Debra Barrera: Kissing in Cars, Driving Alone
Moody Gallery, Houston
Through November 21
by Rachel Hooper
Debra Barrera’s drawings have been haunting my dreams. They are nothing short of beautiful, with deep dark marks of graphite on barren white sheets of paper outlining automobiles that seem to be trapped behind the glass of the frames, frozen in suspended moments, and caught in a sort of cold, car purgatory. Their beauty is tinged with loneliness and longing as if the cars were containers for some sort of ineffable emotions. On the most practical level, cars get you from point A to point B. Barrera’s vehicles, mostly nostalgic models from the thirty or forty years ago, are up to something different. Driverless cars sit parked on the moon, suspended in free fall off the side of a cliff, or lined up next to each other as if in a race. They are not filling their typical function of driving, but still have some sense of personality and tinges of a soul.
The inspiration for Barrera’s series came from a trip to the junkyard, where the artist found various items left in discarded cars—a precious moments bible, melted deflated balloons, a tiara, and a Mr. Goodbar pencil. She photographed these items individually against white backgrounds and hung them as a set of small inkjet prints in white frames at the entrance to the exhibition. Without the materiality of seeing the actual objects on display, the things exist only as images, lose specificity, and have more cryptic meanings. The photographs are not explained in the context of the gallery, and only by asking the artist or reading her website does one learn the backstory of her retrieval of the items. For Barrera, these objects signify a “moment of surrender” when the car they were found in stopped carrying people or their memories, and only these artifacts remain to hint at a past life. Her study of this surrender has taken her in a number of directions: making drawings, writing poems, assembling sculptures from found objects, and reenacting a story of a car and its parallel life.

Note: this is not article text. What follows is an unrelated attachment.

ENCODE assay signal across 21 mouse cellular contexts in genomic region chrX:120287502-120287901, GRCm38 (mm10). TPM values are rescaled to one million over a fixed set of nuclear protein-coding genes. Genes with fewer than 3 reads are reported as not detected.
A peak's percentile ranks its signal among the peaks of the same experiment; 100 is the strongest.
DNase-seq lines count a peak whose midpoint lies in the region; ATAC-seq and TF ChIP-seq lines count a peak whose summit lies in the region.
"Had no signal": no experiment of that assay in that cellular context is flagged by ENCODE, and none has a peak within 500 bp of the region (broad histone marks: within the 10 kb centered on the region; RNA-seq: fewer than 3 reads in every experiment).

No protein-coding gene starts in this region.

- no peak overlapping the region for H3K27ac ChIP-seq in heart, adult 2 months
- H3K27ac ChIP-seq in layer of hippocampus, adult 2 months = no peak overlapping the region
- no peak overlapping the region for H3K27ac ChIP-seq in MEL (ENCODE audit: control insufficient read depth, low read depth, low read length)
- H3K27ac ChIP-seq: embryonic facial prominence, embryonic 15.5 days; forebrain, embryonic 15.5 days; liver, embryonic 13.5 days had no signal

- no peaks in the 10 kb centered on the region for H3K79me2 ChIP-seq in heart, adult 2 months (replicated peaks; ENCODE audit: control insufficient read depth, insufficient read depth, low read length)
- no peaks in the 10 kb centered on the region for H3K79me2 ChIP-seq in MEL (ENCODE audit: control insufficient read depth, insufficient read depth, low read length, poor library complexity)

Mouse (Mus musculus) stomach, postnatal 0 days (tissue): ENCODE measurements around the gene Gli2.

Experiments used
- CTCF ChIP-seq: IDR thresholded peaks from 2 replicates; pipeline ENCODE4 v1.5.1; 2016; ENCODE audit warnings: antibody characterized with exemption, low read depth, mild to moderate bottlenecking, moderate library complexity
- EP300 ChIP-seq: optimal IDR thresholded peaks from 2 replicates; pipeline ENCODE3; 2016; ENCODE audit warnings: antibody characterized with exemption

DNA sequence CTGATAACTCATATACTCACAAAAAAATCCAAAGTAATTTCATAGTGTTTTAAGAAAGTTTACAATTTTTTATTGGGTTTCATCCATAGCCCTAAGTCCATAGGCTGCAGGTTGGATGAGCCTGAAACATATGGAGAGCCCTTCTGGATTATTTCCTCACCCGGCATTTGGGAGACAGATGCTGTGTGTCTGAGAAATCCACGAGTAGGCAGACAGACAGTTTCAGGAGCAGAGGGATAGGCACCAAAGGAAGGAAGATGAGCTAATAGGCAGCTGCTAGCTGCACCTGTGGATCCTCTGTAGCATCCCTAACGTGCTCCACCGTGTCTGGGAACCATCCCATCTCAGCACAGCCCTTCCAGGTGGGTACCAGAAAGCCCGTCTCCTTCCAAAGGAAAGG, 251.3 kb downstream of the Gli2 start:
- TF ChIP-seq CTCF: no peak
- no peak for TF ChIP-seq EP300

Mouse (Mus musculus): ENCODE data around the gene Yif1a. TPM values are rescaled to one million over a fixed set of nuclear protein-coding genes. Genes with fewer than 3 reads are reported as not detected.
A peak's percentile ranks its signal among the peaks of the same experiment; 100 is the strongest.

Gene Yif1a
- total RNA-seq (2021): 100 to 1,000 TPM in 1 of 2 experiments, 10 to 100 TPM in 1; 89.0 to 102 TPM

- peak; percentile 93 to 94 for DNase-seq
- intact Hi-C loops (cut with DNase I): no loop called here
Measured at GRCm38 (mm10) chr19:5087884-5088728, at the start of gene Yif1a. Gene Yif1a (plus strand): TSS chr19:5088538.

For the past two years, Barrera has shown mostly sculptural work. Given her past successes, it is curious that the three-dimensional objects in this exhibition mostly fall flat. A round suitcase painted with automotive paint and filled with mementos is too literal a simile for the idea of cars as containers of memories. Her plexiglass boxes filled with tree air fresheners are an interesting concept, as the little trees are deprived of their utility when their scent trapped in the boxes, but they lack visual appeal. The strongest sculptural works in this exhibition are two humble found objects that play with light—a silver windshield sunshade mounted on the ceiling under gallery lights to cast reflections in an aurora borealis pattern and a rearview mirror from a Pontiac firebird placed under a spotlight. The abstract shapes and patterns of light cast on the wall relate poignantly to what Barrera is getting at in her drawings and photographs—that physical objects can reflect and magnify the intangible. Just as light can only be seen when it hits a surface, so too can memories only be visible outside the body when they leave traces on things like bibles, balloons, and cars.
A video on a flat screen tucked away in the corner of the gallery shows a model rocket on a launch pad. By picking up a remote control launcher and pressing the ignition button the rocket sets off and flies into the air. The footage is a straightforward shot of a rocket being launched in a field, but it evokes a sense of play and excitement. A wall label explains that the video records an action by the artist where she drove to see the Saturn V rocket and then, at the Challenger Memorial Park, set off the model rocket in its memory. Barrera has a Blaffer Art Museum “Window into Houston” project that opens Wednesday November 7 that will also relate to this project. The installation, which will involve a 1986 Firebird, promises to be visually exciting, and one looks forward to seeing where this vector of the artist’s research will take her.
Rachel Hooper is a PhD student in art history at Rice University in Houston, Texas.